Lastly, Republican Congressman Steve King is facing two formidable opponents on both sides in Iowa's 4th District. GOP State Senator Randy Feenstra has outraised King, who was notably kicked off his House committees last year in a rebuke to his comments about white supremacy. 

The U.S. Chamber of Commerce has endorsed Feenstra and has already begun running an ad against King. Democrat J.D. Scholten has picked up early support from the national party, a perk of connecting with all the presidential candidates who came to visit during caucus season. After coming up three points short of unseating King in 2018, Scholten has to try and beat the Republican in a district Mr. Trump overwhelmingly won by almost 30 points. 


After flipping two seats in 2018, House Democrats are bullish about competing in the Lone Star state and adding to their ranks. Changing demographics and trends of suburbs drifting away from Mr. Trump already had Democrats feeling optimistic, but a pattern of House Republican retirements has only reinforced their thinking. 

Still, this is a historically red state and House Republicans have the two flipped seats on their target list. House Republicans like their candidate in Texas' 7th District, West Point graduate Wesley Hunt, who is trying to try and unseat freshman Democrat Lizzie Fletcher. 

House Republican Leader Kevin McCarthy in particular was an early advocate for Hunt. Fletcher, like many other House Democrats in competitive districts, has enjoyed a strong quarter-after-quarter in fundraising, which will help in the Houston-area media market. House freshman Collin Allred is also a targeted Democrat, as both he and Fletcher represent districts Clinton won narrowly in 2016.

While six Texas House Republicans have announced retirements, three seats are in places Democrats lost by less than 5 percent in 2018. Fundraising in these seats have been tight among the candidates, though Republicans have a runoff incoming in Texas' 22nd and the 23rd to filter out their eventual candidate. After three terms of close margins of victory, Republican Will Hurd's massive Texas 23rd District was already a top priority for Democrats, even before he ended up announcing his retirement. The 2018 Democratic candidate, Gina Ortiz Jones, is running again and has built a substantial war chest with $2.3 million.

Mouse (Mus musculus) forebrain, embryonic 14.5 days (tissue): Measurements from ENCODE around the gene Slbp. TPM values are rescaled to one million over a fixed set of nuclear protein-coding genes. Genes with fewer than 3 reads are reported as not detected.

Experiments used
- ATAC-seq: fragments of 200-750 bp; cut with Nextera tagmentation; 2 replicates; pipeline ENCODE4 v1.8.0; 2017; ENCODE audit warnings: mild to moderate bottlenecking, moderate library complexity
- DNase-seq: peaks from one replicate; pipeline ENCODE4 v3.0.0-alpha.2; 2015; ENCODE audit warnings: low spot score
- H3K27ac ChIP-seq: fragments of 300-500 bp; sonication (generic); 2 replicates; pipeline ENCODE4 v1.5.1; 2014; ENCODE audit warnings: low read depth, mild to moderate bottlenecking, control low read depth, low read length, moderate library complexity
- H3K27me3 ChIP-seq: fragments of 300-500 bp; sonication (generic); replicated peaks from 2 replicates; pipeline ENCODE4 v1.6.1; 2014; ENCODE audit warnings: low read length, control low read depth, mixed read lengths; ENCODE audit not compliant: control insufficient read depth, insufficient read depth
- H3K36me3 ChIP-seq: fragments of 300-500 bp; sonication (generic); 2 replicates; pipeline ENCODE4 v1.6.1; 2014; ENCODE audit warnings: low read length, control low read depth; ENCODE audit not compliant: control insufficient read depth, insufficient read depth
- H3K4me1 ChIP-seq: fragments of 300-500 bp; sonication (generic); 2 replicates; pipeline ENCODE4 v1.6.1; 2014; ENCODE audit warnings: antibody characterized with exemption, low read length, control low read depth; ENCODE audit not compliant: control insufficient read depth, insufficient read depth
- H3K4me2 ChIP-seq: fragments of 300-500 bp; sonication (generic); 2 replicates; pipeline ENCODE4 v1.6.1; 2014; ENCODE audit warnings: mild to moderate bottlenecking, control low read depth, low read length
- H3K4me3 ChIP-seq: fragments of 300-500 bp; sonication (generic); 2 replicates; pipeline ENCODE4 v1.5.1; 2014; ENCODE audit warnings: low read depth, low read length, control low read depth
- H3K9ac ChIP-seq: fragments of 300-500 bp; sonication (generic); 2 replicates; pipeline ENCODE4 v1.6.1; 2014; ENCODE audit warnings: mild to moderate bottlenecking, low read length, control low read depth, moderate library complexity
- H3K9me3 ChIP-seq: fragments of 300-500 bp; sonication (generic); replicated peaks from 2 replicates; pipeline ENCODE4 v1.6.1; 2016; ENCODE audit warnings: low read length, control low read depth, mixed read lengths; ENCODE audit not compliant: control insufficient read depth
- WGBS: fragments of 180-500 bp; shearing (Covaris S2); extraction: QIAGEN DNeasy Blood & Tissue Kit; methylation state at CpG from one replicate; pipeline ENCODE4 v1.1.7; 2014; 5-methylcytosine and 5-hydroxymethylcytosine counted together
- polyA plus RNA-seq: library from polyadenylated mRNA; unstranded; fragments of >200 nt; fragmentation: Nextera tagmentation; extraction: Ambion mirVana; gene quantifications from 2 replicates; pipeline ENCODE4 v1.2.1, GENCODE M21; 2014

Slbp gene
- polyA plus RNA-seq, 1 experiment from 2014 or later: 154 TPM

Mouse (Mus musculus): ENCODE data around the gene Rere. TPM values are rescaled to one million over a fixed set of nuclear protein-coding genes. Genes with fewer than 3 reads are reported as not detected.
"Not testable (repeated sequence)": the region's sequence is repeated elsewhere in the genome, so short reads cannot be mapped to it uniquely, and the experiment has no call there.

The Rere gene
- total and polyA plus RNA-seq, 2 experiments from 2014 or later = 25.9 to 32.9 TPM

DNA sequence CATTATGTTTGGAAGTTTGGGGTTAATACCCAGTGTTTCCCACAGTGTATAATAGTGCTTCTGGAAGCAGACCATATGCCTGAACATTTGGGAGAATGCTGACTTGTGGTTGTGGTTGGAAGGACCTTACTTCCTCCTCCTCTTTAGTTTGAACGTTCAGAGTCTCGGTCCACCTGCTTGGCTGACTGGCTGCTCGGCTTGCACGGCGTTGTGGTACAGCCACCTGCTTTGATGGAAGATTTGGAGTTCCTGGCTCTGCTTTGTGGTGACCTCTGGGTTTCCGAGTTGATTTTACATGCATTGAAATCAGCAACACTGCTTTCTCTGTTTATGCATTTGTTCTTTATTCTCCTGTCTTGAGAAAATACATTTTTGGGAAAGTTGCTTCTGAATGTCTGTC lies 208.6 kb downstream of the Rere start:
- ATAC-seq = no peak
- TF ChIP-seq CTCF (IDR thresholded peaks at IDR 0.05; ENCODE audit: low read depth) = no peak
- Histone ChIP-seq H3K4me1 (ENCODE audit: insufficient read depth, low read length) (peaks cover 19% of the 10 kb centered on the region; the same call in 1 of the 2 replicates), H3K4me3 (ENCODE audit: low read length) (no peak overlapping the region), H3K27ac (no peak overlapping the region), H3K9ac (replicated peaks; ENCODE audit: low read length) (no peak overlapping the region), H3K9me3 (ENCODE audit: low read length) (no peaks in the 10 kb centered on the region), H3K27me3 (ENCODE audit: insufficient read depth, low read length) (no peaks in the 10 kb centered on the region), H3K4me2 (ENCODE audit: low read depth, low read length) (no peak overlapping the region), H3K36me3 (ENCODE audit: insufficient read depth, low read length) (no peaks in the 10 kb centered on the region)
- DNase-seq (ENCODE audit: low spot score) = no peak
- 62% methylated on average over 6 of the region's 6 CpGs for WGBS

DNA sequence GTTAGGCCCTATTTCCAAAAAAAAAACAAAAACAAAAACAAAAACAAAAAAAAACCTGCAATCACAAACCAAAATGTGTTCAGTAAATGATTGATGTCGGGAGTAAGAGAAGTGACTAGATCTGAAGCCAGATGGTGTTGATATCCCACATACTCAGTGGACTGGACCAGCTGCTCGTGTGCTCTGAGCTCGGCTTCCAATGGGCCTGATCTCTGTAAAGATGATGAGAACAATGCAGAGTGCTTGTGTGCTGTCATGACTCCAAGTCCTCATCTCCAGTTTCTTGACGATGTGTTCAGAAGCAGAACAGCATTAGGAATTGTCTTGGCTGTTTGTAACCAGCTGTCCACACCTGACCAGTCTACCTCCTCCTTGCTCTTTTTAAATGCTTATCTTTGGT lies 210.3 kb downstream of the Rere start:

After seeing a recent record low number of women Republican House members, Republicans have supported candidates like Genevieve Collins in Texas' 32nd and Beth Van Duyne in Texas' 24th. Another primary to watch here is in Texas' 13th District, where former White House physician Ronny Jackson is in a Republican runoff against Josh Winegarner. 

Honorable mentions

Maine's 2nd District, represented by Congressman Jared Golden, is another one of those "ruby red" districts Republicans are targeting because of Mr. Trump's double-digit win in 2016. His main challengers, state Senator Eric Brakey and former State Representative Dale Crafts, have a combined $300,000 cash on hand, compared to Golden's $1.7 million.

As a Democrat in 2018, Jeff Van Drew flipped New Jersey's 2nd District by 7 points. Now running as a Republican in a District Mr. Trump won by 5 points, Van Drew's primary field cleared a bit when businessman David Richter decided to run in the 3rd District instead. Democratic candidates Brigid Callahan Harrison and Amy Kennedy are currently running to unseat Van Drew. Harrison, a political science professor, lined up local support early. However, Kennedy, a teacher and part of the famed political family, leads in fundraising and has used it to build a bigger campaign operation. 

In Michigan's 13th District, Detroit City Council president Brenda Jones is trying to beat Congresswoman Rashida Tlaib in their August 4 Democratic primary. Jones, who entered the race in late March, lost to Tlaib in their 2018 primary matchup by only 900 votes.